When you cut out all carbs or greatly reduce carbs, you feel like you’re losing weight. This is because you’re tapping into those full stores and using that excess fat to burn as energy. But it’s not about cutting carbs. Because when you cut carbs, your body feels starved. The brain fog ramps up. The fatigue doubles. And you just feel like crap overall. Because…we need carbs. 

The goal is to change the types of carbs you tend to eat. Because insulin resistance can cause weight gain. More on this later. 

How Insulin Resistance Develops

How your body breaks down carbs and releases insulin happens every time you eat carbs. Again, it makes no difference which type of carbs. Some carbs go through this process much faster than others. 

The more glucose in the blood, the more insulin is released. And the more the process happens, the more activation of the immune system happens creating more inflammation. And inflammation is a big reason for the development of Hashimoto’s. But also something you need to focus on to put Hashimoto’s into remission. 

Because this process creates inflammation, the body releases more cortisol to reduce inflammation. All that cortisol has to be metabolized through the liver. Not to mention the storage of all that excess glucose.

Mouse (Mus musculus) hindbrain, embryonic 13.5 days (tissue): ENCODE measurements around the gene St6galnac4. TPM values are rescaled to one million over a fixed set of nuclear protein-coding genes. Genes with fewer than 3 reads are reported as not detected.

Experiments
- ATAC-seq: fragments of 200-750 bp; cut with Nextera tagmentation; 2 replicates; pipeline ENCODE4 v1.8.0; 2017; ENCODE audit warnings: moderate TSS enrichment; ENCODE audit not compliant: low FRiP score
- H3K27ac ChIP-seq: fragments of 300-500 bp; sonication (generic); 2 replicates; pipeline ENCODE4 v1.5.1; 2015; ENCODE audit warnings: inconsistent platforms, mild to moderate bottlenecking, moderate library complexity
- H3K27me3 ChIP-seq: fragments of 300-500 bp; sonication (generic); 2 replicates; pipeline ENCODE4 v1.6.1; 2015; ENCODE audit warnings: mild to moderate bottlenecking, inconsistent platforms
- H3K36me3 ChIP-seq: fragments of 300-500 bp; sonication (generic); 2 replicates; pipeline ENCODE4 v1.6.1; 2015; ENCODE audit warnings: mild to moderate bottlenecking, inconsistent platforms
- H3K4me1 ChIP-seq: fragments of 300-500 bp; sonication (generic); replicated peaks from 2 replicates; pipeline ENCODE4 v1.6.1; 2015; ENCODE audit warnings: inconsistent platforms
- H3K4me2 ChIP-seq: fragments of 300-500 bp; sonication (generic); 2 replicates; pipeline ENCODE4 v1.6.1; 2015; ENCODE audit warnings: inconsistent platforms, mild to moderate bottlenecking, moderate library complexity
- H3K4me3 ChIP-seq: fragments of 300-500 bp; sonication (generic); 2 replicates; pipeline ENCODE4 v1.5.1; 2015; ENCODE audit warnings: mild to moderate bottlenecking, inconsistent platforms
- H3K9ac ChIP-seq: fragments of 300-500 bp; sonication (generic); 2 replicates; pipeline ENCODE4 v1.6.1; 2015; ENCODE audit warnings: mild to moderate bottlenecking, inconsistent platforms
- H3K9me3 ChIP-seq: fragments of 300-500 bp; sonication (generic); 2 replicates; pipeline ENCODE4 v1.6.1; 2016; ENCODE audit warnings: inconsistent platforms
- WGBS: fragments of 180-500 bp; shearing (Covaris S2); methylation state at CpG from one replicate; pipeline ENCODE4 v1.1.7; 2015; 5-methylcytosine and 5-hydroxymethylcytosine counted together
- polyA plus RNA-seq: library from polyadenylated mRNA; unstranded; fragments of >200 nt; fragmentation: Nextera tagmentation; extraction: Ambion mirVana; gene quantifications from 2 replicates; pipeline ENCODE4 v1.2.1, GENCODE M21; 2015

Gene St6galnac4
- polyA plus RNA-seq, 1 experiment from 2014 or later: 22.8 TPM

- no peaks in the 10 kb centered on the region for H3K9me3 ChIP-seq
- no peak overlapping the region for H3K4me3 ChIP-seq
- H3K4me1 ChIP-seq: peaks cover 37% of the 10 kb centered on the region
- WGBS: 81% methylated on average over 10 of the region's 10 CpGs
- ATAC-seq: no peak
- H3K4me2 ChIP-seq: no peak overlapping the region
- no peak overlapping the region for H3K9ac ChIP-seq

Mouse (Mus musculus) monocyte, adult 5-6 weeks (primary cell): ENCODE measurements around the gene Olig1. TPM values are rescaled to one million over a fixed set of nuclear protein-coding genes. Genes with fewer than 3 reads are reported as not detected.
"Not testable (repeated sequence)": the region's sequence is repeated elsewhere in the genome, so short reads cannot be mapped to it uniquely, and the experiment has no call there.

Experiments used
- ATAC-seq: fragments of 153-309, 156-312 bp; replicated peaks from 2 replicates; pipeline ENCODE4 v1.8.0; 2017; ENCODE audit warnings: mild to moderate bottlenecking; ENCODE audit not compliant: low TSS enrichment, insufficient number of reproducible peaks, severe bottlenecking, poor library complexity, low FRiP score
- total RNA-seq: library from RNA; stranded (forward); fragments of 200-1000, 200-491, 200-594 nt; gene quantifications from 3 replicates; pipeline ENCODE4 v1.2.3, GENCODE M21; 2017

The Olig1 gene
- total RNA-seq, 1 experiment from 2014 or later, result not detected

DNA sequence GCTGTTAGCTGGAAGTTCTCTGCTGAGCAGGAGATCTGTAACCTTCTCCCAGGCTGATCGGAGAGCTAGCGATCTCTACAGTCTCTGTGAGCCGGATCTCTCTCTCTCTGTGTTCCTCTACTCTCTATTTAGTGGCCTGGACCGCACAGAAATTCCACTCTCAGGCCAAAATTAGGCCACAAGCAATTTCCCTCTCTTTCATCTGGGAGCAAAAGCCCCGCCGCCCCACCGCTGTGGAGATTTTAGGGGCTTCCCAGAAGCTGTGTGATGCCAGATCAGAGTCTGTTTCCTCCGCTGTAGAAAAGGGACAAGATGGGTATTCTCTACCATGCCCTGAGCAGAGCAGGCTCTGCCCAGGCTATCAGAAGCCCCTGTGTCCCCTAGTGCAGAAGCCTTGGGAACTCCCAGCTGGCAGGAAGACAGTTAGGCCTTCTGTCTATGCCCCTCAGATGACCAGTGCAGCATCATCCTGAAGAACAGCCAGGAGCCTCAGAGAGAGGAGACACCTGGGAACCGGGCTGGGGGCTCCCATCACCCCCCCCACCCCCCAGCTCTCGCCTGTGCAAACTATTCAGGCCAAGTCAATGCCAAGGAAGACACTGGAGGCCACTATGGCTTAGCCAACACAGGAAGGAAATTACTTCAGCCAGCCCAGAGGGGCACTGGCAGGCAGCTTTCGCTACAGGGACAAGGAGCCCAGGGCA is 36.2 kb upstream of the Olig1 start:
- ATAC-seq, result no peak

All that excess cortisol and toll on the liver creates fatty liver. It also plays a role in insulin resistance as well. And the constant process of releasing insulin due to high blood sugar creates insulin resistance. 

TLDR: stress, fast burning carbs, and lack of physical exercise creates insulin resistance. Now, think about all sources of stress - food sensitivities, lack of sleep, emotional stress, etc. 

Thyroid Function and Insulin Resistance

Now, the thyroid can play a role in insulin resistance as well. Since you have Hashimoto’s, you’ve already got high cortisol and inflammation happening. Let’s throw another wrench into the mix. 

There is some correlation between low T3 levels and the development of insulin resistance. What I find interesting is they tested antibodies but didn’t disclose their role in insulin resistance. 

The study found that when T3 levels were altered, insulin resistance was high. They even found this happened when T3 levels were within normal limits but were reaching subclinical hypothyroid ranges. 

Balancing your thyroid is a great way to help tick off one box when working to heal insulin resistance. You can balance your thyroid in 2 ways…